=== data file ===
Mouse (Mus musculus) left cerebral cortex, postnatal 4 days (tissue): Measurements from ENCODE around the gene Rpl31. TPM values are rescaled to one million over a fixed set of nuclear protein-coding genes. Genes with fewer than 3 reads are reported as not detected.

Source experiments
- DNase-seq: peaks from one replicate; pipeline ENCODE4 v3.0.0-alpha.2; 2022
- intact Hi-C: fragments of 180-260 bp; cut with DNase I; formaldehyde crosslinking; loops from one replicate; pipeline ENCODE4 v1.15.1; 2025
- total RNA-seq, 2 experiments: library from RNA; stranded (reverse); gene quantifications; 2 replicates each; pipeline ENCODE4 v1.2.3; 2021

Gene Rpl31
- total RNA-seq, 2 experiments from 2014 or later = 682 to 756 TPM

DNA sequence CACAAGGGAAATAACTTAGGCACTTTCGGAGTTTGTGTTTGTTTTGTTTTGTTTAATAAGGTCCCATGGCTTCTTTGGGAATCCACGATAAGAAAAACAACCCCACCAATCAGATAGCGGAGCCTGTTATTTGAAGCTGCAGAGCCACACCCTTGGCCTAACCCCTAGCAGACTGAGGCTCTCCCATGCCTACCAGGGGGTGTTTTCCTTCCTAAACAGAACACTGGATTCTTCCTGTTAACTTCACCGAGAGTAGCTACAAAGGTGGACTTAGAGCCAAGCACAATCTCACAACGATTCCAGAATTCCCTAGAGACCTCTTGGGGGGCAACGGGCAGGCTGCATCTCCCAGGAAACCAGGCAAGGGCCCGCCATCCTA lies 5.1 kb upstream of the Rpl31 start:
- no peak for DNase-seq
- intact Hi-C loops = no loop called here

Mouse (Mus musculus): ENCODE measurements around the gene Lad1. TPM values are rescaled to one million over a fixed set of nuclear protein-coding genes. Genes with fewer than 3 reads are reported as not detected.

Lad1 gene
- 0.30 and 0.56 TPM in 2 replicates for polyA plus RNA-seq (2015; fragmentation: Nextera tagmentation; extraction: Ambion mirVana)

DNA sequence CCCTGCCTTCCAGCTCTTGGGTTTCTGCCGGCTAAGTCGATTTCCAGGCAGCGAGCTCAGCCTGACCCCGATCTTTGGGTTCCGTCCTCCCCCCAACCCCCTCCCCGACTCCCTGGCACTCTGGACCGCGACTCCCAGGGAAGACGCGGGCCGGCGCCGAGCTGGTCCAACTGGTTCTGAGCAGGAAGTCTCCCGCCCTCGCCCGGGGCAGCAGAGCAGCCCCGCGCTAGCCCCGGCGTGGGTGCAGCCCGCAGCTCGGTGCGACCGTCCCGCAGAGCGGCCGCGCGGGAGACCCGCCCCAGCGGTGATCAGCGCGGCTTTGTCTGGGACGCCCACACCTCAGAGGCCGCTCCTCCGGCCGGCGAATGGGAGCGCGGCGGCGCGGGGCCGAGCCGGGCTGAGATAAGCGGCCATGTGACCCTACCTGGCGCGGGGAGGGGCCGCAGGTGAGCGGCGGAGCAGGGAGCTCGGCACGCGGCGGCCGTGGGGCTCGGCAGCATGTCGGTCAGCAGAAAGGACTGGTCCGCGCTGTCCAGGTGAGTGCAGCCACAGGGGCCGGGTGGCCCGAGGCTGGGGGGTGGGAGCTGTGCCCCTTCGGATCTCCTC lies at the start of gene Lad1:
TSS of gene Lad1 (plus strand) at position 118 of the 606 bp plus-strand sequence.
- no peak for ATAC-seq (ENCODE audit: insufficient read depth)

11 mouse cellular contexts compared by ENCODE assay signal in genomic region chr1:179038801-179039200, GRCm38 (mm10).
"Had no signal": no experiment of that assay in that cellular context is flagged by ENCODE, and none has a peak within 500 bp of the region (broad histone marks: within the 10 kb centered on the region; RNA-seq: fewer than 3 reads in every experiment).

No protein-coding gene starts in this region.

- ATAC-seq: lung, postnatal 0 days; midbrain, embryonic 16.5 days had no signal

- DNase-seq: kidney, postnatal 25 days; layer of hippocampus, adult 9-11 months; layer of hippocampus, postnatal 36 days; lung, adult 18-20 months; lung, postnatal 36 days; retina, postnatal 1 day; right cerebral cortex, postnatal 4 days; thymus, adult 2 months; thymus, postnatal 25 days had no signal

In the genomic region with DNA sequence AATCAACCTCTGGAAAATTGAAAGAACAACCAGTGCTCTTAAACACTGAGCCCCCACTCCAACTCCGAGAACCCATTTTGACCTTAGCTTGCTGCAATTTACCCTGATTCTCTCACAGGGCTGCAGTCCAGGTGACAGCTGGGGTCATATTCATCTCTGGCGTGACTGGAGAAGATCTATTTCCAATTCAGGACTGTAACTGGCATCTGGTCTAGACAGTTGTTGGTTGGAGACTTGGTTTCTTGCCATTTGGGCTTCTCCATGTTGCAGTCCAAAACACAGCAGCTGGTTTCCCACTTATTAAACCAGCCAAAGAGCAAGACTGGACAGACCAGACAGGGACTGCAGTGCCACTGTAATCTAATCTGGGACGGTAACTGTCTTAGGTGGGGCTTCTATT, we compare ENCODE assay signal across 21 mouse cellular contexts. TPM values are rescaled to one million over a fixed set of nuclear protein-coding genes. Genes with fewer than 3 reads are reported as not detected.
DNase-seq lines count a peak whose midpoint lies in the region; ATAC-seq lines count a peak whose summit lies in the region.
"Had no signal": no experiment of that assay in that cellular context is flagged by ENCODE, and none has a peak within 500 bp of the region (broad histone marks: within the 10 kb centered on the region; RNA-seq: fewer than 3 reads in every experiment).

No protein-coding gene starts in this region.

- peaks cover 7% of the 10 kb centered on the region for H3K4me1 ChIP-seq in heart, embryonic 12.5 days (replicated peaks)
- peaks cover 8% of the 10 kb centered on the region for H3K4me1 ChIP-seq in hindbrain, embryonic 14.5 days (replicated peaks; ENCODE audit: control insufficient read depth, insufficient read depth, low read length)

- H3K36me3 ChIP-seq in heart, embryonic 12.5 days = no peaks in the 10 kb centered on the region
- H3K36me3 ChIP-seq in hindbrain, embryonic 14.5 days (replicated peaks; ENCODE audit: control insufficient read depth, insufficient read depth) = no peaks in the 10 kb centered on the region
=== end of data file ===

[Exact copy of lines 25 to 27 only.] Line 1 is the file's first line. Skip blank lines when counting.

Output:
No protein-coding gene starts in this region.

- peaks cover 7% of the 10 kb centered on the region for H3K4me1 ChIP-seq in heart, embryonic 12.5 days (replicated peaks)
- peaks cover 8% of the 10 kb centered on the region for H3K4me1 ChIP-seq in hindbrain, embryonic 14.5 days (replicated peaks; ENCODE audit: control insufficient read depth, insufficient read depth, low read length)